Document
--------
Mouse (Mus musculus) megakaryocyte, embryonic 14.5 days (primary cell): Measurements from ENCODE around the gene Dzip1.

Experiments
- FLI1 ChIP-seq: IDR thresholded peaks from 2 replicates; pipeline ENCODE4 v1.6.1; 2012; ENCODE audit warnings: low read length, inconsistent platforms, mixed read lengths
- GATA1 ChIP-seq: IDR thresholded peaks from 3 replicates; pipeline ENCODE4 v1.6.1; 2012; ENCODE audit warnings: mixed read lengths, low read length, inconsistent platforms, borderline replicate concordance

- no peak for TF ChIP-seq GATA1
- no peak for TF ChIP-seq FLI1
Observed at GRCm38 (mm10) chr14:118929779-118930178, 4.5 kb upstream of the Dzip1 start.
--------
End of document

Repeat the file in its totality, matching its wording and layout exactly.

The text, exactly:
Mouse (Mus musculus) megakaryocyte, embryonic 14.5 days (primary cell): Measurements from ENCODE around the gene Dzip1.

Experiments
- FLI1 ChIP-seq: IDR thresholded peaks from 2 replicates; pipeline ENCODE4 v1.6.1; 2012; ENCODE audit warnings: low read length, inconsistent platforms, mixed read lengths
- GATA1 ChIP-seq: IDR thresholded peaks from 3 replicates; pipeline ENCODE4 v1.6.1; 2012; ENCODE audit warnings: mixed read lengths, low read length, inconsistent platforms, borderline replicate concordance

- no peak for TF ChIP-seq GATA1
- no peak for TF ChIP-seq FLI1
Observed at GRCm38 (mm10) chr14:118929779-118930178, 4.5 kb upstream of the Dzip1 start.